Overcoming Magento’s full-page cache through hole punching

Posted by Pixafy Team


Recently I was tasked to develop a solution for the following problem: Overlay a registration modal only if the user is on the homepage or for every 5 clicks around the website.

Sounds simple, and in theory it was; however, Magento always likes to throw curve balls when moving a site from local development to a live staging server and the issue this time was full page caching. Before diving into what full page caching is, let me explain briefly how the module worked.

An observer was setup to run a function after the event controller_action_predispatch was fired. This function would either add the current page to an array as a key or if the page key was found, increment the number of times the page was visited. This information was then encoded into JSON and stored in a session to access later.

In order to determine when the pop-up modal should appear, a simple function would tally up the total page counts and total homepage counts.

Now that we’ve established the basics of the module, let’s go over how Magento’s full page caching works.

Full Page Caching

I should put in here that I’m not a complete expert on this subject. What I know is simply a collection of my studies and personal practice using Magento.

Full page caching is a way for Magento to load content for a user without having to fully initialize the application. If you can picture loading a webpage, taking a screenshot, and then storing that screenshot to bring up again later, you could loosely describe the concept of full page caching. This makes the entire website blazing fast, but makes it less dynamic. Magento has built-in ways to achieve a more dynamic page through a process called “hole-punching.”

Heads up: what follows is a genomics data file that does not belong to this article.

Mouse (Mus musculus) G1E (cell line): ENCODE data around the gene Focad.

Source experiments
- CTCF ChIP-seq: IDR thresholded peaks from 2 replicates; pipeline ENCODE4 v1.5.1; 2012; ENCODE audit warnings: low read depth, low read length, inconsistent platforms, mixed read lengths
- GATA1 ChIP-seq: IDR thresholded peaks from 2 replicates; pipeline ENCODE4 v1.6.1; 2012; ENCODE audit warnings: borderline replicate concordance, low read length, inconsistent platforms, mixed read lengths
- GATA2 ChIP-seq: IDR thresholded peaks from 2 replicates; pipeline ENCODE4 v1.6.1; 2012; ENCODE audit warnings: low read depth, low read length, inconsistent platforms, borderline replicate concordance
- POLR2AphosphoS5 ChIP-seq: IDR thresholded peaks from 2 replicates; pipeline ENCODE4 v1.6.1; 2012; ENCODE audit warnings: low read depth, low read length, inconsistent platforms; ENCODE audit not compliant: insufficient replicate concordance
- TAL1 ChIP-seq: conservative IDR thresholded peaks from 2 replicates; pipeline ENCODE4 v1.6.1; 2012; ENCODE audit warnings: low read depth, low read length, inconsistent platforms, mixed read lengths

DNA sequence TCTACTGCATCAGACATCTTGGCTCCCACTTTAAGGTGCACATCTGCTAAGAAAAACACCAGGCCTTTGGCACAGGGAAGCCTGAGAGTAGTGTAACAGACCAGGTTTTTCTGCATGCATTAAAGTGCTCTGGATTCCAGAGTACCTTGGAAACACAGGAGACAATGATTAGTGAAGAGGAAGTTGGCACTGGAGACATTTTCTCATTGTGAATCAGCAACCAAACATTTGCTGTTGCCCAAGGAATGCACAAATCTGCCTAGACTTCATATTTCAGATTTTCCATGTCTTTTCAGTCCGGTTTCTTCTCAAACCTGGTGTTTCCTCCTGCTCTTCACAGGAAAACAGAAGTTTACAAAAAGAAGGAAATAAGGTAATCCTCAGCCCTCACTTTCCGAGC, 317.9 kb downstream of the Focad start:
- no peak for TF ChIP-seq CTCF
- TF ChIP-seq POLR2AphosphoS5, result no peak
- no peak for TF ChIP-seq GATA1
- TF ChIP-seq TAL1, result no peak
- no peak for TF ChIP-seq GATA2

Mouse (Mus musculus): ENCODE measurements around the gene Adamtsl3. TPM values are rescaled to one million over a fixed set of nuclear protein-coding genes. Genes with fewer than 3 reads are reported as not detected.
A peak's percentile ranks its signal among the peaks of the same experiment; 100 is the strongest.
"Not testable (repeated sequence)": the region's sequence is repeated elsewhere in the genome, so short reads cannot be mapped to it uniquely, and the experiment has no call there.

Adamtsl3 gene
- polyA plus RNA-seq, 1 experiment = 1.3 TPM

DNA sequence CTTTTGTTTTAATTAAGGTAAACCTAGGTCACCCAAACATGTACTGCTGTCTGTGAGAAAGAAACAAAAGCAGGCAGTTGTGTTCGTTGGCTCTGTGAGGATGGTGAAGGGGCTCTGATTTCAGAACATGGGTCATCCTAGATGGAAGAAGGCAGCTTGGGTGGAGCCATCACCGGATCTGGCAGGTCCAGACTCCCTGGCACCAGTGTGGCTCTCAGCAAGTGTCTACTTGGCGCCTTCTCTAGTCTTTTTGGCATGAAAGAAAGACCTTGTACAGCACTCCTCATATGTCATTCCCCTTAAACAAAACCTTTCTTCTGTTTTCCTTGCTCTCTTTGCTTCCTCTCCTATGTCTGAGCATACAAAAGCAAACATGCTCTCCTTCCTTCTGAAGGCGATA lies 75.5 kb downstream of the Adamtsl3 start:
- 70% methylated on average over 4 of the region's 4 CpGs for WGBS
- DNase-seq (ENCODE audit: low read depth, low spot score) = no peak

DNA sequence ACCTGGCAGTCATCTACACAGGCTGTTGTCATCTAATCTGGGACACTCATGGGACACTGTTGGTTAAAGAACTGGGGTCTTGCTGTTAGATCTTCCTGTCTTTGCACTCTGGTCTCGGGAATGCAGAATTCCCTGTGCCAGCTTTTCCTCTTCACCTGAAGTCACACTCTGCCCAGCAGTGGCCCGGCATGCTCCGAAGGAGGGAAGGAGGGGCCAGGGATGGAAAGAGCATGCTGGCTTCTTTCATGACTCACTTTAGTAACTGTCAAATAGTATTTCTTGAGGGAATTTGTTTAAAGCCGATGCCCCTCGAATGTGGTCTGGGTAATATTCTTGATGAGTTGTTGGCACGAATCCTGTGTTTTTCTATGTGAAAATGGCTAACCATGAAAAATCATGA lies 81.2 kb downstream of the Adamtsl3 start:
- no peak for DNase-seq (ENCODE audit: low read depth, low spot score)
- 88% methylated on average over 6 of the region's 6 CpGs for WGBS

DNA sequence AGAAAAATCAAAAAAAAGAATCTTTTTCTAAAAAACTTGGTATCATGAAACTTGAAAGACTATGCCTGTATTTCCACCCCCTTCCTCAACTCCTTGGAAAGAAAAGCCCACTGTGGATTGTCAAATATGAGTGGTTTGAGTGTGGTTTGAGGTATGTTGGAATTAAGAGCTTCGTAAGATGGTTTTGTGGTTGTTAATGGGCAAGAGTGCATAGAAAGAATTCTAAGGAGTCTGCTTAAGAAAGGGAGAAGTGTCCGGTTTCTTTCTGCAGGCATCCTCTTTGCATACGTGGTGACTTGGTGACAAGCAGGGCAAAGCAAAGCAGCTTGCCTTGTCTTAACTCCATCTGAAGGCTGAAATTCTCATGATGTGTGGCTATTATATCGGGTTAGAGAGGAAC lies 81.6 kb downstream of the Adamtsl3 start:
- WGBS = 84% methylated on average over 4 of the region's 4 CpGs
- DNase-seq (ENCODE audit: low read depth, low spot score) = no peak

To completely understand hole-punching, you should have a solid understanding of the Magento design structure. The typical page is composed of block and template files. Blocks and templates coordinate directly with each other to display content to a user in usually a very modular and dynamic fashion. To keep this dynamic relationship active with FPC on we are given the ability to surround our block and template files with something called a placeholder, or container. Think of a placeholder as a way of telling Magento, “Hey, I have this content here that is dynamic, so I may need your help retrieving it.”

To do retrieve content, containers have two major functions that are important to us: applyInApp($content) and applyWithoutApp($content) – These functions are responsible for finding your placeholders and plugging in the content that you specified based on an identifier and cache lifetime. It is always best to look directly at the source in Enterprise_PageCache_Model_Container_Abstract to understand how these functions work in whole.

Now that we know how a typical Magento page is composed, let’s begin dive into the mysteries behind full page caching. There’s a great article you all should read if you haven’t already that thoroughly explains the ins and outs of full page caching and why you should be using it if you’re not already. In sum, here are the basics. Magento FPC knows of four states: